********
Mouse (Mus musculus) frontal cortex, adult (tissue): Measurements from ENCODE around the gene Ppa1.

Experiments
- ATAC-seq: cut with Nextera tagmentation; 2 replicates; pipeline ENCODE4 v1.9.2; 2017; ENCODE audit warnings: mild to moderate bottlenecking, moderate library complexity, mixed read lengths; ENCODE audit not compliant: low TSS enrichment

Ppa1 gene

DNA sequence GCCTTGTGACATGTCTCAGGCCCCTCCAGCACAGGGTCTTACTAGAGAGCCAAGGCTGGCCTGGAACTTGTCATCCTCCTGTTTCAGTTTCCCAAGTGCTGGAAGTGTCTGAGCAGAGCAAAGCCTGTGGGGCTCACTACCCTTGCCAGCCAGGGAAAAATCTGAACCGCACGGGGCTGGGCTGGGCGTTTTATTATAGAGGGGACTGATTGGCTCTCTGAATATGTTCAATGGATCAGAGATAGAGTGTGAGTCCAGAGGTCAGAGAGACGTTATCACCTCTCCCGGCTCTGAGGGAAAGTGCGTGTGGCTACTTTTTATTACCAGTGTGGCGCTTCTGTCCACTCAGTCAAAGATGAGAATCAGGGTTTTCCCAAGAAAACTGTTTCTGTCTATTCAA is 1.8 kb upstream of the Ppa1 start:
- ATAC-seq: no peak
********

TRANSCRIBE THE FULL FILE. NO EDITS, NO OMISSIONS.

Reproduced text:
Mouse (Mus musculus) frontal cortex, adult (tissue): Measurements from ENCODE around the gene Ppa1.

Experiments
- ATAC-seq: cut with Nextera tagmentation; 2 replicates; pipeline ENCODE4 v1.9.2; 2017; ENCODE audit warnings: mild to moderate bottlenecking, moderate library complexity, mixed read lengths; ENCODE audit not compliant: low TSS enrichment

Ppa1 gene

DNA sequence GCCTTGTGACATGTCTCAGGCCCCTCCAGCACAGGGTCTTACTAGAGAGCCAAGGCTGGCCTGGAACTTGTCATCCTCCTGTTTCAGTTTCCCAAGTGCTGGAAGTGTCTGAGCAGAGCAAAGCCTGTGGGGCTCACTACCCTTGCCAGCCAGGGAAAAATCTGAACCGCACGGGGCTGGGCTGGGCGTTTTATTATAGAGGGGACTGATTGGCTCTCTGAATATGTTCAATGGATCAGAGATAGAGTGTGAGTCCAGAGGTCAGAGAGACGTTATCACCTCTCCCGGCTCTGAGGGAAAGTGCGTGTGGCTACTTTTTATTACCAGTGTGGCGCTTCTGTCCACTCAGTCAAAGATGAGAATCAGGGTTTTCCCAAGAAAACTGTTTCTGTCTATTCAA is 1.8 kb upstream of the Ppa1 start:
- ATAC-seq: no peak